- 1 teaspoon salt
- 1 cup chopped dark chocolate or bittersweet chocolate chips
- In the bowl of a stand mixer fitted with the paddle attachment, cream together butter, coconut oil, and coconut sugar on medium speed. Add eggs and vanilla, and mix until well combined.
- In a separate bowl, combine flour, baking soda, and salt, and stir to combine. Add this mixture to the wet ingredients. Beat until combined. Stir in the chocolate chips.
- Cover the dough with plastic wrap and place in the refrigerator. Chill for 2 hours.
- When ready to bake, preheat oven to 350°F. Line three baking sheets with parchment paper or silicone pan liners, or bake in batches.
- Scoop out tablespoon-sized scoops of cookie dough onto the prepared baking sheets, spacing them 1 inch apart. You should have about 8 cookies per baking sheet.
- Bake for 10 minutes, or until cooked through but not browned. It’s better to underbake these.
- Cool on the baking sheets for 5 minutes before transferring to a cooling rack to cool completely.
- Prep Time: 5 minutes
- Cook Time: 10 minutes
- Category: Cookies
- Method: Baking
- Cuisine: Dessert
Keywords: einkorn flour, chocolate, cookie
Cooking By the Numbers…
Step 1 – Chop Dark Chocolate and Measure Ingredients
Chop enough dark chocolate until you have 1 cup total, or measure out your chocolate chips.
Measure out all remaining ingredients as listed on the ingredients list.
Step 2 – Make Batter and Chill
Add butter, coconut oil, and coconut sugar to the bowl of a stand mixer fitted with a paddle attachment. Cream together on medium speed until well combined.
Beat in both eggs and vanilla until combined. Crack your eggs first into a separate bowl, to avoid adding any shell fragments to the mix!
In a separate bowl, stir together the flour, baking soda, and salt. Add the dry ingredients to the wet mixture, and beat until combined.
Stir in the chocolate chunks or chips.
Cover the bowl with plastic wrap. Place in the refrigerator to chill for 2 hours.
Step 3 – Bake
When you’re ready to bake, preheat the oven to 350˚F. Line two or three baking sheets with parchment paper or silicone mats.
It’s best to place only two pans max in the oven at once, and I know many people only have one or two baking sheets. It’s fine to bake these in batches! Just keep the batter in the fridge until you’re ready to use it, if you don’t want to portion the dough all at once.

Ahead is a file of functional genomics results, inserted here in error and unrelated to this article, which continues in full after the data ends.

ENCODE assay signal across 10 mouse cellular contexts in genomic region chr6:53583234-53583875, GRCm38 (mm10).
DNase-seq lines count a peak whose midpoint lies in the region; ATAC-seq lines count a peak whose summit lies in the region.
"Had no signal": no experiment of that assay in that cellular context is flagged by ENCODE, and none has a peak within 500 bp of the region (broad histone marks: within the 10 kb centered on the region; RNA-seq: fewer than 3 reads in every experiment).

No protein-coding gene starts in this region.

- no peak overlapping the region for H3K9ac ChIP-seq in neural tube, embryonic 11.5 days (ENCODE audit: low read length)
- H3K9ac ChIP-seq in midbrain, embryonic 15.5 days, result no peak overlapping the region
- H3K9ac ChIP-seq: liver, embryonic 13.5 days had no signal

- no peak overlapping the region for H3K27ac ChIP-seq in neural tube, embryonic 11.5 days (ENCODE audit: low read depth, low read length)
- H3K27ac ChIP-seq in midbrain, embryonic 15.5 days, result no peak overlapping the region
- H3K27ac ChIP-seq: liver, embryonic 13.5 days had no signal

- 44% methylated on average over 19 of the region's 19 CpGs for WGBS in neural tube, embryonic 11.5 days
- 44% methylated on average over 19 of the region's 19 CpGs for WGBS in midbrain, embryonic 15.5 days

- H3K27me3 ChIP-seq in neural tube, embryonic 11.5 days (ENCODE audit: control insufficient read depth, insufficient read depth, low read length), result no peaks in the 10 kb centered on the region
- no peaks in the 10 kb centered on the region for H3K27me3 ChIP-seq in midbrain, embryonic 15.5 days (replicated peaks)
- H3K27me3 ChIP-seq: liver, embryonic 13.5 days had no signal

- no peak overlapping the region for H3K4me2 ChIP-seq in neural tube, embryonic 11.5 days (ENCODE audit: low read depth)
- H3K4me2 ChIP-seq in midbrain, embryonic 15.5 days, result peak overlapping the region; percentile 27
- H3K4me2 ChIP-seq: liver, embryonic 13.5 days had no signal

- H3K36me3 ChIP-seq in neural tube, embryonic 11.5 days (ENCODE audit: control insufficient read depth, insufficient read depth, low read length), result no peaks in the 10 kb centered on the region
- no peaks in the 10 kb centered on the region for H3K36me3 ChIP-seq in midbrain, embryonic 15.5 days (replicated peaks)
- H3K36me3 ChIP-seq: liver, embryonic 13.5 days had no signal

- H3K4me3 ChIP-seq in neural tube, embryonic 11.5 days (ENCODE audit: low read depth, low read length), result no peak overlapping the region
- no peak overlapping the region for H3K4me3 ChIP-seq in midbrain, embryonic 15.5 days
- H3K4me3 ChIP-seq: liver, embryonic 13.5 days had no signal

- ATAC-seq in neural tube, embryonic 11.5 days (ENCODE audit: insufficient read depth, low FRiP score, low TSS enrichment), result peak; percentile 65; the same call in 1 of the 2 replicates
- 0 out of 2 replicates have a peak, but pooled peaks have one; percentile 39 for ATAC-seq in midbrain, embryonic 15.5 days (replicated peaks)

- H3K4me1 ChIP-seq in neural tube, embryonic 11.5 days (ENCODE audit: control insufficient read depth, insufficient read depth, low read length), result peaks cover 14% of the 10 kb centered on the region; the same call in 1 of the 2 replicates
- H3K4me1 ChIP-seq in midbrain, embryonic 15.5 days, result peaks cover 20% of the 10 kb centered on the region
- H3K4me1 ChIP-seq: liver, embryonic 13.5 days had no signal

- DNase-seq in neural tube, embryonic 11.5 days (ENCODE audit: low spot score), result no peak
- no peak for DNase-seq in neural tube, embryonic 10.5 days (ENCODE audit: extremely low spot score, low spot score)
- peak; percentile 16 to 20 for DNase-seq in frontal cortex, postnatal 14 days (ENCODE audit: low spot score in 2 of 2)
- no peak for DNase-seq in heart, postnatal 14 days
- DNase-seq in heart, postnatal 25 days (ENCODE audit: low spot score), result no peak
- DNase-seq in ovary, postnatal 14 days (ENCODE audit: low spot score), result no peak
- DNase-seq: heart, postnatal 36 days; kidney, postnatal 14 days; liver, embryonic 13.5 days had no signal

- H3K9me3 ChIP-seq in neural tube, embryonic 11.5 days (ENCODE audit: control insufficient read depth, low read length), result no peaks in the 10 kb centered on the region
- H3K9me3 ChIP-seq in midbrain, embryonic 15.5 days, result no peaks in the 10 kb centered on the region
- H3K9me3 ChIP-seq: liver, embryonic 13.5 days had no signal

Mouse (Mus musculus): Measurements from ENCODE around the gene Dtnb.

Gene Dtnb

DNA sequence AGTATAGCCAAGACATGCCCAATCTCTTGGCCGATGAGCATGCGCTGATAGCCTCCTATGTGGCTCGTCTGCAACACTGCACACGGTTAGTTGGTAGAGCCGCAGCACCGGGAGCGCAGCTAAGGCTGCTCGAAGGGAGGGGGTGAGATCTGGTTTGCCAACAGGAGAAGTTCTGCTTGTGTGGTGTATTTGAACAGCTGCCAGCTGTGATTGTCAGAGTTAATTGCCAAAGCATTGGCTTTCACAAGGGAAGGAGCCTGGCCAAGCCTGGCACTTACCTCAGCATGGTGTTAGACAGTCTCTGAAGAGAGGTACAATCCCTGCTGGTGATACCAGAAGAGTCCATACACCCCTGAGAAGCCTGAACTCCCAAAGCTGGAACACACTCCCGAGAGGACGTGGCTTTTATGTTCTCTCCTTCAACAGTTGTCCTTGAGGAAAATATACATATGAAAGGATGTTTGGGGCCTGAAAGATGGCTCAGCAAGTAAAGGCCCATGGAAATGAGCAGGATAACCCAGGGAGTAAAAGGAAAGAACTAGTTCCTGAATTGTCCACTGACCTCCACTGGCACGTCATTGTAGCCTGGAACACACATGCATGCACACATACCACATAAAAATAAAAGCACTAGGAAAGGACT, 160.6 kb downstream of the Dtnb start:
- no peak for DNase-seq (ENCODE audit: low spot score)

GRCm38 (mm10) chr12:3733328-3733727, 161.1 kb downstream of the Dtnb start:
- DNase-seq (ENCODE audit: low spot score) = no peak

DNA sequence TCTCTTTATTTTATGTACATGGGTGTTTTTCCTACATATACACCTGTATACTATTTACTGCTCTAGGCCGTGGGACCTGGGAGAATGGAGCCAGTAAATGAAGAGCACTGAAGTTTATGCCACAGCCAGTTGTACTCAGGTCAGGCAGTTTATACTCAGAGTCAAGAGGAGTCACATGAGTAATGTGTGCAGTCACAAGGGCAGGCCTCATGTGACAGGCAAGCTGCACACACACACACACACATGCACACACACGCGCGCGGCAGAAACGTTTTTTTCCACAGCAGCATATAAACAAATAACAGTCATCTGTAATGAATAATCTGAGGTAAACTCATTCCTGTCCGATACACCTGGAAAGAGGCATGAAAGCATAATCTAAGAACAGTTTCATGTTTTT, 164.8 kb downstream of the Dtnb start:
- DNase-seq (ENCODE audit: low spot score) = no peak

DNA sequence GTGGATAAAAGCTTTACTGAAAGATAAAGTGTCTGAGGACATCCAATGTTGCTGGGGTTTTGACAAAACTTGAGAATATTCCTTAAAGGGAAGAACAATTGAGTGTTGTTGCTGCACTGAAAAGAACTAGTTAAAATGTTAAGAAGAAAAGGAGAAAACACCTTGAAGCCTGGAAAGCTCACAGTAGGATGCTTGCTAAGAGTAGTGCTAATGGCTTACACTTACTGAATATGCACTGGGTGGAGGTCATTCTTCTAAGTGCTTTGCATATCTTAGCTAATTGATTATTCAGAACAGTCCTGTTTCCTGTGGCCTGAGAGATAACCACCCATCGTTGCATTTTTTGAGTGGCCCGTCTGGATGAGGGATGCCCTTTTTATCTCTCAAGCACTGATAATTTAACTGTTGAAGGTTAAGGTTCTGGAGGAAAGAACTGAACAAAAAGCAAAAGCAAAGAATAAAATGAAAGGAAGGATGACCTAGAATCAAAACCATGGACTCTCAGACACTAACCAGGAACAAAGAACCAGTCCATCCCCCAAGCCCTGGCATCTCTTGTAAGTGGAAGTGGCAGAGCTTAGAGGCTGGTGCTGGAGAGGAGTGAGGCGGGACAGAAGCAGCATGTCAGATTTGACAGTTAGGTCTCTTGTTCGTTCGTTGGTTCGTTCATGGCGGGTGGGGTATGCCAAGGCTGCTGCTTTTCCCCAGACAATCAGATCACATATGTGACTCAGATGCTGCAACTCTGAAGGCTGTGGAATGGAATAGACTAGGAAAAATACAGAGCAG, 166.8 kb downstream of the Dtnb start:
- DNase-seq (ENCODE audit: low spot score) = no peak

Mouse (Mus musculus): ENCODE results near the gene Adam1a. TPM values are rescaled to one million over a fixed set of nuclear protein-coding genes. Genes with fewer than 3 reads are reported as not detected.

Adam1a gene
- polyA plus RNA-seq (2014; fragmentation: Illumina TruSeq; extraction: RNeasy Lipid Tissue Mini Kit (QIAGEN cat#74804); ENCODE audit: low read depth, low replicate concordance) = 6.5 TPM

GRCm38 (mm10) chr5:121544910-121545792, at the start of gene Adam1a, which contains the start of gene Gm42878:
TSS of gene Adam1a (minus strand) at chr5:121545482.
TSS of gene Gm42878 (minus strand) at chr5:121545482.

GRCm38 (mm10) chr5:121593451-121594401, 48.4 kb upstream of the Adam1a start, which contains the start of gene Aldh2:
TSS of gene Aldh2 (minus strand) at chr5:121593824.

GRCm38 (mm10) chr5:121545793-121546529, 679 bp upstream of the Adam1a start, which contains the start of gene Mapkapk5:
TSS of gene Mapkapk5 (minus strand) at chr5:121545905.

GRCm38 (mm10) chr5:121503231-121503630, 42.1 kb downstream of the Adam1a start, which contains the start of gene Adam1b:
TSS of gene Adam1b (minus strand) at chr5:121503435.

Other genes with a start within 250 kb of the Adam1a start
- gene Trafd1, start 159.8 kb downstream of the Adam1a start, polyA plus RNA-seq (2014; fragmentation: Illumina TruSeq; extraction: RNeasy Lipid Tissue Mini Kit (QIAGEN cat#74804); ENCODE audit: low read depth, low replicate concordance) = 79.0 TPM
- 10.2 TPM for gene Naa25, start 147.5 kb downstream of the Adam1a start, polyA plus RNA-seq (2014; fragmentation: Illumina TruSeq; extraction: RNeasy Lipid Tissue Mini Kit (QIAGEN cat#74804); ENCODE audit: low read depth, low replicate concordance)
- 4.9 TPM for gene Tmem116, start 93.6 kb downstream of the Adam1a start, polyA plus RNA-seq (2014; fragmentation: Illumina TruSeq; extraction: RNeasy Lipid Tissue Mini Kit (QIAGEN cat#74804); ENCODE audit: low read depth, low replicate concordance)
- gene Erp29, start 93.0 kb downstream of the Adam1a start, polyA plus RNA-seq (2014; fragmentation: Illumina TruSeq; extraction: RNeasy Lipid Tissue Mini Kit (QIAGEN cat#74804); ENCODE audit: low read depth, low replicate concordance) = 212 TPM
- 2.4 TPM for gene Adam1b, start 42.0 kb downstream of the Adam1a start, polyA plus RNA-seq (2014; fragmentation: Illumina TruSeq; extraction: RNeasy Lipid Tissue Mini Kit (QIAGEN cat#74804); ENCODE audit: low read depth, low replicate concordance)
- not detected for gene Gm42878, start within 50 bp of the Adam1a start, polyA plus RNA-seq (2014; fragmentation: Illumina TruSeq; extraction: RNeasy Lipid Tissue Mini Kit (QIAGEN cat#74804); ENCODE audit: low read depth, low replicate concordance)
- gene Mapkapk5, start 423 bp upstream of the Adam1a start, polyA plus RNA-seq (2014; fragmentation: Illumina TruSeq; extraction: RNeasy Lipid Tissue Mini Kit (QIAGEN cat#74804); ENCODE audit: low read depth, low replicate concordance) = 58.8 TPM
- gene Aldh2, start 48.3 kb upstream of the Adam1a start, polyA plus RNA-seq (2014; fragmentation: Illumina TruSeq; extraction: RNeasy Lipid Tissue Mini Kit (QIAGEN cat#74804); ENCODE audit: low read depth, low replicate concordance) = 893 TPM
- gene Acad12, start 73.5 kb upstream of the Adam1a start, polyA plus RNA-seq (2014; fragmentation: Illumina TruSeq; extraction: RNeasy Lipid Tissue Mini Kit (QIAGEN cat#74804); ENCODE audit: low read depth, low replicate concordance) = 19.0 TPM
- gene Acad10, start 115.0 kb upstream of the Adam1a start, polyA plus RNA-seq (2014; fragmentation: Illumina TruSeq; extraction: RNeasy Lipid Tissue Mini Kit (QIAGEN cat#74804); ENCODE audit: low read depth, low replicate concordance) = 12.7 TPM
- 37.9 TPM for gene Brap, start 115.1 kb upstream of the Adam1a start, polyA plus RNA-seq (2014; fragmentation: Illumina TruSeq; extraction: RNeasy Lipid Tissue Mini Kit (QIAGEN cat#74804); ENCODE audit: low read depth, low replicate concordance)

Portion the dough out on the prepared baking sheets in tablespoon-sized scoops. Space them about 1 inch apart, to allow room for spreading during baking. You should have about 8 dough balls arranged per sheet pan.
Bake for 10 minutes, until cooked through but not browned on the edges. The key is to not overcook these cookies, so it’s best to slightly underbake.
Cool for 5 minutes on the baking sheets before transferring to cooling racks to cool completely.
Why Do I Have to Chill the Dough Before Baking?
Chilling the dough before baking helps to solidify the fat. Since this recipe uses coconut oil, this is of the utmost importance in order to avoid producing overly crisp cookies that have spread out too much.
When the fat is chilled, it takes longer to melt and that means less spread. Taking the time to chill the dough helps to produce a finished product that is nice and chewy, soft and moist.
Do you normally chill your cookie dough before baking? Share your tips in the comments below, and be sure to give the recipe a rating after you’ve tried it.
Photos by Meghan Yager, © Ask the Experts, LLC. ALL RIGHTS RESERVED. See our TOS for more details. Originally published on January 1, 2019. Last updated: November 16, 2021 at 17:57 pm. With additional writing and editing by Meghan Yager and Allison Sidhu.
Nutritional information derived from a database of known generic and branded foods and ingredients and was not compiled by a registered dietitian or submitted for lab testing. It should be viewed as an approximation.
About Shanna Mallon
Shanna Mallon is a freelance writer who holds an MA in writing from DePaul University. Her work has been featured in a variety of media outlets, including The Kitchn, Better Homes & Gardens, Taste of Home, Houzz.com, Foodista, Entrepreneur, and Ragan PR. In 2014, she co-authored The Einkorn Cookbook with her husband, Tim. Today, you can find her digging into food topics and celebrating the everyday grace of eating on her blog, Go Eat Your Bread with Joy. Shanna lives in Nashville, Tennessee, with Tim and their two small kids.